Such a lengthy stretch between a film and its follow up is fairly uncommon, and it definitely adds a few obstacles for A Dame to Kill For to navigate. First and foremost, there were a number of changes to the cast (which I will elaborate on in the spoiler section below). Between new faces and the overlapping of story timelines with those of the original film, it can sometimes be confusing as to who is doing what and when. My only real complaint is that it doesn't bring anything new to the table. It very easily could have been called Sin City: More of the Same. Considering the length of time between installments, that's a little disappointing. All in all though, I did enjoy Sin City: A Dame to Kill For, as I'd expect most anyone would who enjoyed either the original or the source material.  If you don't have any previous Sin City experience, I wouldn't suggest running out to a theater to check this out.  In that case, a rental would be a much safer bet.


- The order in which the Sin City graphic novels were collected:
  • The Hard Goodbye
  • A Dame to Kill For
  • The Big Fat Kill
  • That Yellow Bastard
  • Family Values
  • Booze, Broads, & Bullets
  • Hell and Back
- The order in which stories were portrayed over the two movies:
  • Sin City
    1. The Customer Is Always Right (Part I) - from Booze, Broads, & Bullets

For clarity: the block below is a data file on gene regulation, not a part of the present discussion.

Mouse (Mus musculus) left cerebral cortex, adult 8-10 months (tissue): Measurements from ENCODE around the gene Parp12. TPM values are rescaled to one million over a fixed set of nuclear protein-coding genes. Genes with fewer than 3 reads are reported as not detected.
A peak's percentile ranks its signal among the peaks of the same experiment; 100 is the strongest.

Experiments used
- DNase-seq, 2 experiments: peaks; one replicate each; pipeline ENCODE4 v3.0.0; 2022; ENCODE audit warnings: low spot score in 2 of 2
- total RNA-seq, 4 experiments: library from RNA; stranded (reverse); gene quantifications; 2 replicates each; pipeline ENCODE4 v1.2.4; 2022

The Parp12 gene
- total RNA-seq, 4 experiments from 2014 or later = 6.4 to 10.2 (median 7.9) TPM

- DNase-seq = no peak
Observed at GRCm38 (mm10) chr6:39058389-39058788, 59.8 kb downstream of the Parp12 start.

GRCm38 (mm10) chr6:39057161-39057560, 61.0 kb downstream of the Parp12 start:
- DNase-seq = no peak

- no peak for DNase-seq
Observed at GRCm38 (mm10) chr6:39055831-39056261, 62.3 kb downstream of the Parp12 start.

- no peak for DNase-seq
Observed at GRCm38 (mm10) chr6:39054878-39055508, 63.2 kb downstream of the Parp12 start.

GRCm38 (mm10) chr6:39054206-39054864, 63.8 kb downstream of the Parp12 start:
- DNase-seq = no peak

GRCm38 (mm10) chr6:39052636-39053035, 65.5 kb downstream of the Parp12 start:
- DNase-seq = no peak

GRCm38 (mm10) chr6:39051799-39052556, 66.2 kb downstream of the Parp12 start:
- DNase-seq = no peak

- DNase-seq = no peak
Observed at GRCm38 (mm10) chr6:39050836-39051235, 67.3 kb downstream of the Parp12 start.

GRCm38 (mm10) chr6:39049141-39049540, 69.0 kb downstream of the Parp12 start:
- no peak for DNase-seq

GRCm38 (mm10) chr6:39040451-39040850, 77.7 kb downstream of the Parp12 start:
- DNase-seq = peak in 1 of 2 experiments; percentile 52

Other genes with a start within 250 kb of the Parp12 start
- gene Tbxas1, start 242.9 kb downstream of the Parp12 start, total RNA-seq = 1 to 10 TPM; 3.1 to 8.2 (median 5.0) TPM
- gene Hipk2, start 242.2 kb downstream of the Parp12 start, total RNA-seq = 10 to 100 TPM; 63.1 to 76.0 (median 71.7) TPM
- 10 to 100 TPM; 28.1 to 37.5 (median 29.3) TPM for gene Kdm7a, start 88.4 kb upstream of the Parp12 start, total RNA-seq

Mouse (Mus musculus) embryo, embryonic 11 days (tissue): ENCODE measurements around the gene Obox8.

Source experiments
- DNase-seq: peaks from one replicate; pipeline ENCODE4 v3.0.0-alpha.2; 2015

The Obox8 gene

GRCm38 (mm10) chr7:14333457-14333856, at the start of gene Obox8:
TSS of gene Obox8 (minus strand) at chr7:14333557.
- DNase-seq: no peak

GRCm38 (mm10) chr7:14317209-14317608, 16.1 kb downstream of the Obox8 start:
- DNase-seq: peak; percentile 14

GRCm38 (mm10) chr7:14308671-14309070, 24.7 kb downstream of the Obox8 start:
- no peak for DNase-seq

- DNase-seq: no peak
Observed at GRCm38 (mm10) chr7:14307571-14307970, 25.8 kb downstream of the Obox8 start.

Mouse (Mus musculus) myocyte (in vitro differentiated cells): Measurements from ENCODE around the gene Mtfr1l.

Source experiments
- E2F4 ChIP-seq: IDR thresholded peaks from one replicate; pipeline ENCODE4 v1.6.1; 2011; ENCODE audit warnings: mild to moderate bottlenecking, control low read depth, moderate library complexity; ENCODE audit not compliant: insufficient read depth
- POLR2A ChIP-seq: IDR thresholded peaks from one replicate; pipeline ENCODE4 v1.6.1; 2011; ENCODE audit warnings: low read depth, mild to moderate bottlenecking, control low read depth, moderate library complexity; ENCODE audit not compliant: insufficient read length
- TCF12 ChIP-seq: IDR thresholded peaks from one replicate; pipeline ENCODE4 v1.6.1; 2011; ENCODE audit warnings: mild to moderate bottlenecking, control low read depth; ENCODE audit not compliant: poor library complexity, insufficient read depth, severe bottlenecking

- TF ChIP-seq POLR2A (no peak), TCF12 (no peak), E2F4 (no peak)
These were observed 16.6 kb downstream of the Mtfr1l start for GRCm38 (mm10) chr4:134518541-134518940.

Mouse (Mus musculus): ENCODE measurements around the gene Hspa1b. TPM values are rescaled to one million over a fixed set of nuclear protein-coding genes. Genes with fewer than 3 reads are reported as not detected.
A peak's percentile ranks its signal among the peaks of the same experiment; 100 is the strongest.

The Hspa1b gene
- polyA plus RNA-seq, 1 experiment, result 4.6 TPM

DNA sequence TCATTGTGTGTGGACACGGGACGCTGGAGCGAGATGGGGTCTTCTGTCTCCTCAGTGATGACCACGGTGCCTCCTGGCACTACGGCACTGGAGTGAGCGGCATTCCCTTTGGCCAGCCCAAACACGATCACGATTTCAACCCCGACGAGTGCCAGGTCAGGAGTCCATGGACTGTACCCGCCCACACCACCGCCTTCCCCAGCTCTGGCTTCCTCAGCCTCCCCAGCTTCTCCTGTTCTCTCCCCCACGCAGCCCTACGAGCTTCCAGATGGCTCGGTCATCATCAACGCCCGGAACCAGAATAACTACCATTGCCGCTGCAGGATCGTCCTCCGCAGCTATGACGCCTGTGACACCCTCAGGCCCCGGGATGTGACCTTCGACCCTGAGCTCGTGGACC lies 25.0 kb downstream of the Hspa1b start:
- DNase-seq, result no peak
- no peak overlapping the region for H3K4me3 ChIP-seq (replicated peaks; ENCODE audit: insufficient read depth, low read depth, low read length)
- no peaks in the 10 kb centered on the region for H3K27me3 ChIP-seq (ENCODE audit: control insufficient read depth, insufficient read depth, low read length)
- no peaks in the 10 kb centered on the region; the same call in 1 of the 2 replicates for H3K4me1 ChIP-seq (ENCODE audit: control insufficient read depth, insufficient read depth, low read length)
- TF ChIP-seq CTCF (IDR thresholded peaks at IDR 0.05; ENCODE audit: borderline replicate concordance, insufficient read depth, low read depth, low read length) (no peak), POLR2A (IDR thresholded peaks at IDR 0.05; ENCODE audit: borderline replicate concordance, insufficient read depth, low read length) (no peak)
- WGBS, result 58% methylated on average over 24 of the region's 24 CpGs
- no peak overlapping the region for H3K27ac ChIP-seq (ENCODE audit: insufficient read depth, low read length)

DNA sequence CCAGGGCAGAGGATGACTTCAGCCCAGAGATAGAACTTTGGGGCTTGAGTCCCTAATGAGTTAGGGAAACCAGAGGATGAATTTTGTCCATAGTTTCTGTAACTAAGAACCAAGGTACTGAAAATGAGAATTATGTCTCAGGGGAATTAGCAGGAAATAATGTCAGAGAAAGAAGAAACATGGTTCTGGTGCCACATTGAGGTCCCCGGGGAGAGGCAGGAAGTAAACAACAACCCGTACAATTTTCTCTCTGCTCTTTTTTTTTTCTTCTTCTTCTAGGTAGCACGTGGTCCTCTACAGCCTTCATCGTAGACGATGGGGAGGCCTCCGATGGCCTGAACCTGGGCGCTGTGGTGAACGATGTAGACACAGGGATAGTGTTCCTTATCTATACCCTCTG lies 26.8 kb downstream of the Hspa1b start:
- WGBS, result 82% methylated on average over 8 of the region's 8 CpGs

2. That Yellow Bastard (Part I)
    3. The Hard Goodbye
    4. The Big Fat Kill
    5. That Yellow Bastard (Part II)
    6. The Customer Is Always Right (Part II)
  • Sin City: A Dame to Kill For
    1. Just Another Saturday Night - from Booze, Broads, & Bullets
    2. The Long Bad Night (Part I)
    3. A Dame to Kill For
    4. The Long Bad Night (Part II)
    5. Nancy's Last Dance
- Characters portrayed by different actor/actresses in the two films:
  • Dwight - was Clive Owen in Sin City, now Josh Brolin - When I first heard that Josh Brolin would be taking over the role of Dwight, I thought that it made sense because in the graphic novels, Dwight undergoes reconstructive surgery at one point, leaving him with a completely different face.  The only problem is, that change in the character occurs in the middle of the A Dame to Kill For story line.   
  • Manute - was Michael Clarke Duncan, now Dennis Haysbert - the only reason for this change was that Clarke Duncan passed away in 2012.
  • Miho - was Devon Aoki, now Jamie Chung.
  • Bob - was Michael Madsen, now Jeremy Piven.
- Even in graphic novel format, Miller's Sin City stories overlapped here and there.  But on film, the timeline becomes more disjointed.  If you look at each story as it's own tale and don't try to make sense of things chronologically you'll save yourself quite the headache.  Just as an example - beyond the changes in actors/actresses for some parts - at least three characters that appear in this film actually died in the first (Marv, Hartigan, Goldie).

- Directors Robert Rodriguez and Frank Miller both have cameos in the film.  Miller is sitting at a table in Kadie's with Marv in the 'Just Another Saturday Night' segment and then both Rodriguez and Miller appear in the film that Nancy is watching in the 'Nancy's Last Dance' Segment.

- The classic Sin City phrase 'Walk down the right back alley in Sin City and you can find anything' is mentioned a couple of times.